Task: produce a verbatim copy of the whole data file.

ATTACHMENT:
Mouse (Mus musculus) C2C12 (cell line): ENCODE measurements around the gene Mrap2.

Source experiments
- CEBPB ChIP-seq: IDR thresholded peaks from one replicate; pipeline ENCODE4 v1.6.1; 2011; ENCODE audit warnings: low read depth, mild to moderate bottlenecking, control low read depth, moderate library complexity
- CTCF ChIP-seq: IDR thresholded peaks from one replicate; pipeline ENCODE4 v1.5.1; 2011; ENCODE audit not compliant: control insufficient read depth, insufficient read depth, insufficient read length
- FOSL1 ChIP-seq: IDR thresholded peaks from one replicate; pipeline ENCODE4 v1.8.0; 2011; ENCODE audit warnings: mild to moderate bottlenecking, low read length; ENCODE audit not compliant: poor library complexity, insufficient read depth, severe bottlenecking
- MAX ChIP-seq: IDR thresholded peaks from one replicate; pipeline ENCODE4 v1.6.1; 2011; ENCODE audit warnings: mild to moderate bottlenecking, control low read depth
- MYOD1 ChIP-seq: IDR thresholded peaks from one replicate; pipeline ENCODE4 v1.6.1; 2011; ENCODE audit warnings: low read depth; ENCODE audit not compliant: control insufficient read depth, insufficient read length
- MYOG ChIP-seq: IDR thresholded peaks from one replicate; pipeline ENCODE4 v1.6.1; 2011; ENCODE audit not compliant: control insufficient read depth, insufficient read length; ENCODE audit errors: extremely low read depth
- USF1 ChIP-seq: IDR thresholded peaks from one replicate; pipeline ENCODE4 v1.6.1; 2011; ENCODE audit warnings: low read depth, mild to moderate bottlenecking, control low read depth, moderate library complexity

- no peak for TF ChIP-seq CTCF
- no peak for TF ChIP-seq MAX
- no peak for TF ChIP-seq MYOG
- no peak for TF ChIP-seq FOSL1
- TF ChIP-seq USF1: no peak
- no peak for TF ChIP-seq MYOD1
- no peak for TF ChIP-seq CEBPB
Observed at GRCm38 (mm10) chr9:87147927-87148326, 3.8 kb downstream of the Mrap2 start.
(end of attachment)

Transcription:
Mouse (Mus musculus) C2C12 (cell line): ENCODE measurements around the gene Mrap2.

Source experiments
- CEBPB ChIP-seq: IDR thresholded peaks from one replicate; pipeline ENCODE4 v1.6.1; 2011; ENCODE audit warnings: low read depth, mild to moderate bottlenecking, control low read depth, moderate library complexity
- CTCF ChIP-seq: IDR thresholded peaks from one replicate; pipeline ENCODE4 v1.5.1; 2011; ENCODE audit not compliant: control insufficient read depth, insufficient read depth, insufficient read length
- FOSL1 ChIP-seq: IDR thresholded peaks from one replicate; pipeline ENCODE4 v1.8.0; 2011; ENCODE audit warnings: mild to moderate bottlenecking, low read length; ENCODE audit not compliant: poor library complexity, insufficient read depth, severe bottlenecking
- MAX ChIP-seq: IDR thresholded peaks from one replicate; pipeline ENCODE4 v1.6.1; 2011; ENCODE audit warnings: mild to moderate bottlenecking, control low read depth
- MYOD1 ChIP-seq: IDR thresholded peaks from one replicate; pipeline ENCODE4 v1.6.1; 2011; ENCODE audit warnings: low read depth; ENCODE audit not compliant: control insufficient read depth, insufficient read length
- MYOG ChIP-seq: IDR thresholded peaks from one replicate; pipeline ENCODE4 v1.6.1; 2011; ENCODE audit not compliant: control insufficient read depth, insufficient read length; ENCODE audit errors: extremely low read depth
- USF1 ChIP-seq: IDR thresholded peaks from one replicate; pipeline ENCODE4 v1.6.1; 2011; ENCODE audit warnings: low read depth, mild to moderate bottlenecking, control low read depth, moderate library complexity

- no peak for TF ChIP-seq CTCF
- no peak for TF ChIP-seq MAX
- no peak for TF ChIP-seq MYOG
- no peak for TF ChIP-seq FOSL1
- TF ChIP-seq USF1: no peak
- no peak for TF ChIP-seq MYOD1
- no peak for TF ChIP-seq CEBPB
Observed at GRCm38 (mm10) chr9:87147927-87148326, 3.8 kb downstream of the Mrap2 start.